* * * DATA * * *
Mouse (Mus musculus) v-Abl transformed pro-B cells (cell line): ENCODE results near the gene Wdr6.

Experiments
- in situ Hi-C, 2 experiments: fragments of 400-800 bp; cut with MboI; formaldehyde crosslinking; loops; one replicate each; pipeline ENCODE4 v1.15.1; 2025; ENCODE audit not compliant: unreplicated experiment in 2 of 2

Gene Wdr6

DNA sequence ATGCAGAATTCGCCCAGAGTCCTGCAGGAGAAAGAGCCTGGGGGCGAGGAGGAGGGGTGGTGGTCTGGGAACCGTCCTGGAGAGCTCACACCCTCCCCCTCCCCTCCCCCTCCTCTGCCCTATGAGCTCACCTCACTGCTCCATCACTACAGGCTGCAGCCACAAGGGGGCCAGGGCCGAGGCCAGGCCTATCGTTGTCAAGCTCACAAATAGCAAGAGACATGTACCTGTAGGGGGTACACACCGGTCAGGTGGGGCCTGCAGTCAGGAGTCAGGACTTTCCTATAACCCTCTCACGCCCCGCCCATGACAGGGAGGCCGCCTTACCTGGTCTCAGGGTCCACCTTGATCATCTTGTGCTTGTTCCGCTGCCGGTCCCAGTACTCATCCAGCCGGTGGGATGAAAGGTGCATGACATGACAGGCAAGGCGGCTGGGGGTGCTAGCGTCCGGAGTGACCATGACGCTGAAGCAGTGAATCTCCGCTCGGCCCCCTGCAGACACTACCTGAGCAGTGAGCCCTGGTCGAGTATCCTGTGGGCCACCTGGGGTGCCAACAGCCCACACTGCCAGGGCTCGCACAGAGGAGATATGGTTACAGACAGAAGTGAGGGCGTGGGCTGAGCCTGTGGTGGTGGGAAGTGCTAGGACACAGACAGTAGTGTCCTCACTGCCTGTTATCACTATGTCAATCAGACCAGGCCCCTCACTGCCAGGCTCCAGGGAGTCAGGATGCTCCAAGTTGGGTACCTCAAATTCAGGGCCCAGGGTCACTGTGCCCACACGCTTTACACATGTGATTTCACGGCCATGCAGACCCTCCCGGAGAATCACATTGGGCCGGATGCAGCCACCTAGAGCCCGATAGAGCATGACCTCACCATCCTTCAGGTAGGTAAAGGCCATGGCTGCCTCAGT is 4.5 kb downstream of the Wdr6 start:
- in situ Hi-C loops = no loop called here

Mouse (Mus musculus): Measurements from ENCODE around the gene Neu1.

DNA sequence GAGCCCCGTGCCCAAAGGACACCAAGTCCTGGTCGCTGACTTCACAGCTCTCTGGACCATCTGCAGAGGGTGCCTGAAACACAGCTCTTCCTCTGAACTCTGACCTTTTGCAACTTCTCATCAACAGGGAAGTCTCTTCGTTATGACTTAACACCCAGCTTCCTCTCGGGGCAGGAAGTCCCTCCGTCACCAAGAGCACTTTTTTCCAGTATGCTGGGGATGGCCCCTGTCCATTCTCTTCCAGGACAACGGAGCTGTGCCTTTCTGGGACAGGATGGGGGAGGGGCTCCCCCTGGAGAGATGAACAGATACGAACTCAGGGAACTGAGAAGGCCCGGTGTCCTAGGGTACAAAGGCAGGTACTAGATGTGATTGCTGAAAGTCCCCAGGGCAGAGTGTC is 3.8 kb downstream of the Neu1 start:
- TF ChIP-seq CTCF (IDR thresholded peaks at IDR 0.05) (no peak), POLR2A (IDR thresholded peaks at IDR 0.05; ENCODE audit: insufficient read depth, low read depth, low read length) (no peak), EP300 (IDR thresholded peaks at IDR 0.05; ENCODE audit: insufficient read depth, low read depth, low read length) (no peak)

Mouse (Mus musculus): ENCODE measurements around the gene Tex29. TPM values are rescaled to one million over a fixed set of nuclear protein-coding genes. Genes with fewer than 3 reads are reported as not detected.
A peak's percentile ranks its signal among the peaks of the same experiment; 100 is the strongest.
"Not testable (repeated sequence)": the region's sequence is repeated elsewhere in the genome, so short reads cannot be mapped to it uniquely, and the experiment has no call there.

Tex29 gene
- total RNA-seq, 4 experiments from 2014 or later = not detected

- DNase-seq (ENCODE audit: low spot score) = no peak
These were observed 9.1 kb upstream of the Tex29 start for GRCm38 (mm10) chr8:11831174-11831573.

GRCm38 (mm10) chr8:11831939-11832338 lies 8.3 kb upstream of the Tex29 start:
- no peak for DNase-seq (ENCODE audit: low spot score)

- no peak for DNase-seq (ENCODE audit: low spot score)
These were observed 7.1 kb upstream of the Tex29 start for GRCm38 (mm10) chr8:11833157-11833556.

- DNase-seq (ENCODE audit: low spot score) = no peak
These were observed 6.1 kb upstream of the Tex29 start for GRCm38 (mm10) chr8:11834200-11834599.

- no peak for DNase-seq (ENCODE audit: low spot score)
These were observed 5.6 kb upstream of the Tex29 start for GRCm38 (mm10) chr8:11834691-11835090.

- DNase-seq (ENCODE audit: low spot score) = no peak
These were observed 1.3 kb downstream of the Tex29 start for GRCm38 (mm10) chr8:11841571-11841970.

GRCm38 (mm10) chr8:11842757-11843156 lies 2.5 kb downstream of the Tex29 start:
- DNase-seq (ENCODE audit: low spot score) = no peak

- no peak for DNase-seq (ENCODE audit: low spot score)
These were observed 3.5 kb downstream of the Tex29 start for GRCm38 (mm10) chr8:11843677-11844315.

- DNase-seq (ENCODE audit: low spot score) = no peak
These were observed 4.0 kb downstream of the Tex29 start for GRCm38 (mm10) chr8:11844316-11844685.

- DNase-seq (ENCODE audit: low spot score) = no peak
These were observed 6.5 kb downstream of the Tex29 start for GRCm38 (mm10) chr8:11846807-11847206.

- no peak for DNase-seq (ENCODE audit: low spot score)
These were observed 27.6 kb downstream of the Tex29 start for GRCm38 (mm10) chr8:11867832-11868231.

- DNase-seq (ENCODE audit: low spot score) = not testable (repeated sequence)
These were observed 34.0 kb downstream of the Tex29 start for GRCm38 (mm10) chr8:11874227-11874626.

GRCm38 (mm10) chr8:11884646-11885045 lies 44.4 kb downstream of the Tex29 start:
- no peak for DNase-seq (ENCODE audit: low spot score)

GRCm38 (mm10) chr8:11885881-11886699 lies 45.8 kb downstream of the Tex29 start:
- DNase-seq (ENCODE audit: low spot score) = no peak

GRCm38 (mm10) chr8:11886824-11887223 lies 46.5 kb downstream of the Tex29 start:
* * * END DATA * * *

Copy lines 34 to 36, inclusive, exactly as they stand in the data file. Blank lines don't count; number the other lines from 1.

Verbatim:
These were observed 6.5 kb downstream of the Tex29 start for GRCm38 (mm10) chr8:11846807-11847206.

- no peak for DNase-seq (ENCODE audit: low spot score)
These were observed 27.6 kb downstream of the Tex29 start for GRCm38 (mm10) chr8:11867832-11868231.